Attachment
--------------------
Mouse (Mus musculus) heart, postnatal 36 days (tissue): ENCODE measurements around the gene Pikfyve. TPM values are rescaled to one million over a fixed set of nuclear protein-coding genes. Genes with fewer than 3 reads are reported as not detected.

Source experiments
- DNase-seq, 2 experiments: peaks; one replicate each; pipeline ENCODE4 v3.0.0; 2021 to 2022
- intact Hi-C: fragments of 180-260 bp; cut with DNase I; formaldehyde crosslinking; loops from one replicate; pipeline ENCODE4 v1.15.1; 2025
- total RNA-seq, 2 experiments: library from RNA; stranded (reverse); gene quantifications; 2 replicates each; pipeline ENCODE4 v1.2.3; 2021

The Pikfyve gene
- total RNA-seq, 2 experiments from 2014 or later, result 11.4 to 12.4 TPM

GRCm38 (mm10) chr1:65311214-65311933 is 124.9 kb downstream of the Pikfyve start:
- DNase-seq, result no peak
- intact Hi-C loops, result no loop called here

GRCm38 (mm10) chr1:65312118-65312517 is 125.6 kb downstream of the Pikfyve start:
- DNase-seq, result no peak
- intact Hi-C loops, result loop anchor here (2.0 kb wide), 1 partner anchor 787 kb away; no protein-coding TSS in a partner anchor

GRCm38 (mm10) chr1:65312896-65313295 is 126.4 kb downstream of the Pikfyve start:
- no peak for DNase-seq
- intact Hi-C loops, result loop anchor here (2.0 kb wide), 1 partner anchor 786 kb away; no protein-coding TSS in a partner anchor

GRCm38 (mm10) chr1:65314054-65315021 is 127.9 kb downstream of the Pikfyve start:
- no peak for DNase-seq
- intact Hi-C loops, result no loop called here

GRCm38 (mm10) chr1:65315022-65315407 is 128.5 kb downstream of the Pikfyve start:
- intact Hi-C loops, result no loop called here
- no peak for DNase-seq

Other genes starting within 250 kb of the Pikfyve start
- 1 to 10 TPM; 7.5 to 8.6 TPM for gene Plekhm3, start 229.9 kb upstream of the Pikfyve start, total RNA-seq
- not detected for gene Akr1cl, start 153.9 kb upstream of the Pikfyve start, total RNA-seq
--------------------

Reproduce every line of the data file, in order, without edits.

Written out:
Mouse (Mus musculus) heart, postnatal 36 days (tissue): ENCODE measurements around the gene Pikfyve. TPM values are rescaled to one million over a fixed set of nuclear protein-coding genes. Genes with fewer than 3 reads are reported as not detected.

Source experiments
- DNase-seq, 2 experiments: peaks; one replicate each; pipeline ENCODE4 v3.0.0; 2021 to 2022
- intact Hi-C: fragments of 180-260 bp; cut with DNase I; formaldehyde crosslinking; loops from one replicate; pipeline ENCODE4 v1.15.1; 2025
- total RNA-seq, 2 experiments: library from RNA; stranded (reverse); gene quantifications; 2 replicates each; pipeline ENCODE4 v1.2.3; 2021

The Pikfyve gene
- total RNA-seq, 2 experiments from 2014 or later, result 11.4 to 12.4 TPM

GRCm38 (mm10) chr1:65311214-65311933 is 124.9 kb downstream of the Pikfyve start:
- DNase-seq, result no peak
- intact Hi-C loops, result no loop called here

GRCm38 (mm10) chr1:65312118-65312517 is 125.6 kb downstream of the Pikfyve start:
- DNase-seq, result no peak
- intact Hi-C loops, result loop anchor here (2.0 kb wide), 1 partner anchor 787 kb away; no protein-coding TSS in a partner anchor

GRCm38 (mm10) chr1:65312896-65313295 is 126.4 kb downstream of the Pikfyve start:
- no peak for DNase-seq
- intact Hi-C loops, result loop anchor here (2.0 kb wide), 1 partner anchor 786 kb away; no protein-coding TSS in a partner anchor

GRCm38 (mm10) chr1:65314054-65315021 is 127.9 kb downstream of the Pikfyve start:
- no peak for DNase-seq
- intact Hi-C loops, result no loop called here

GRCm38 (mm10) chr1:65315022-65315407 is 128.5 kb downstream of the Pikfyve start:
- intact Hi-C loops, result no loop called here
- no peak for DNase-seq

Other genes starting within 250 kb of the Pikfyve start
- 1 to 10 TPM; 7.5 to 8.6 TPM for gene Plekhm3, start 229.9 kb upstream of the Pikfyve start, total RNA-seq
- not detected for gene Akr1cl, start 153.9 kb upstream of the Pikfyve start, total RNA-seq